– MARCH 26, 2015
After seeing the blue penguins in Dunedin (and getting our fill on chocolate), we set course through the area called “the Catlins“. The Catlins, on the south-east cost of the south island (right on the famous Southern Scenic Route), offer a glimpse of rural New Zealand set amid native forests, fringed by high cliffs and golden beaches. Here, you’ll find a world of waterfalls, including the tiered Purakaunui Falls, amongst the most photographed in the world (more on that later). This spectacular coastal stretch is home to an array of marine life – sea lions, penguins and dolphins among them. This area was custom made for AJ Schiek…you need to visit here some day AJ.
Nugget Point provides a spectacular viewing platform with its lighthouse perched on a spur of land.
Jack’s Blowhole was named after the Maori chief Tuhawaiki (known to European settlers as Bloody Jack). The blowhole is 55m deep and 200m from the sea. It formed when the roof section of a large subterranean cavern, eroded by the sea, caved in.
The water was moving pretty intensely down that hole. Not too big of splashes, it was more of a hole in the ground than a blowhole. I find that New2 Zealand likes to use bigger words to describe stuff that isn’t always 100% accurate.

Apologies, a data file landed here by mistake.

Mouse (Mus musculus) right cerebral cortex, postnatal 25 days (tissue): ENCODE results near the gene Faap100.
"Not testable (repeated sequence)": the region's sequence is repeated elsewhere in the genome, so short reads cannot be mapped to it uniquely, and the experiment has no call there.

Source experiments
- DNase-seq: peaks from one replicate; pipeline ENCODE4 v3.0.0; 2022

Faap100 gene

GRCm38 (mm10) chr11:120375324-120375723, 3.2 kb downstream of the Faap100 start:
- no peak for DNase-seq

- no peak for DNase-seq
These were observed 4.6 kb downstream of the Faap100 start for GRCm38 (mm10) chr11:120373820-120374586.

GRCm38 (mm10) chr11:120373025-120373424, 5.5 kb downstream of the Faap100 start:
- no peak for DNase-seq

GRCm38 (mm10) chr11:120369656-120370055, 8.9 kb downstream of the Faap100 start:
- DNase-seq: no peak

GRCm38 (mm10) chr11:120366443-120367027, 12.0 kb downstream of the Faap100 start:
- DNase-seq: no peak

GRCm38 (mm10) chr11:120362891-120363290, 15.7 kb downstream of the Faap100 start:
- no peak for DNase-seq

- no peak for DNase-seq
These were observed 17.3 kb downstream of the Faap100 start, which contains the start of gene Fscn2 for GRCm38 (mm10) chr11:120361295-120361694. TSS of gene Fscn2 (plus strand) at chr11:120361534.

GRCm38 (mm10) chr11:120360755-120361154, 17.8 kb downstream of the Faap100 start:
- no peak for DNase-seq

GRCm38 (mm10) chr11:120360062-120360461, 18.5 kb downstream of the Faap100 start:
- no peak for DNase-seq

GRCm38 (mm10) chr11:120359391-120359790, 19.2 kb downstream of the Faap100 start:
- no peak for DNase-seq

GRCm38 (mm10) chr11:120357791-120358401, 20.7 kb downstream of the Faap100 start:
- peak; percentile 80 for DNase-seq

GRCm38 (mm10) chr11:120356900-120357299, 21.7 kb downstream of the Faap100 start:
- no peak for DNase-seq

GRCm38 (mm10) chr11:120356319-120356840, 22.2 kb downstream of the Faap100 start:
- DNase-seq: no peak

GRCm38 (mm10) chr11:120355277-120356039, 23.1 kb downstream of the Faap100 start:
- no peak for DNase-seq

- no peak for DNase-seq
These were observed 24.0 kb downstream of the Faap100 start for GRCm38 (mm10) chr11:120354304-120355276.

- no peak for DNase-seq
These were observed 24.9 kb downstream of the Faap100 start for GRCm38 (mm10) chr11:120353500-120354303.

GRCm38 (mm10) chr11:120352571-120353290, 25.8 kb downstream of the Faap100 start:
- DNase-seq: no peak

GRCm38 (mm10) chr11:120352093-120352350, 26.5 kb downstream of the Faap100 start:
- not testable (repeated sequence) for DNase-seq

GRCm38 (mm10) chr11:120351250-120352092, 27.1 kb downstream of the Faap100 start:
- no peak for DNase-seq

Purakaunui Falls is a true icon of the Catlins. This is New Zealand’s most photographed waterfall in the country. It graces the cover of calendars, postcards and book covers.
McLean Falls is a 22m waterfall on the Tautuku River and is often described as the most spectacular in the region. People in Dunedin specifically stated that this was one of our mandatory stops (and why argue with the locals?).
Stunning scenery. We had plans to meet Joanne (from the Claremont Castle visit) in Bluff, so we had to get back on the road. In hindsight we should have camped in the Catlins at one of the DOC sites and spent another day in this area. There is much more to see.
For more photos of our adventure go to our flickr account here.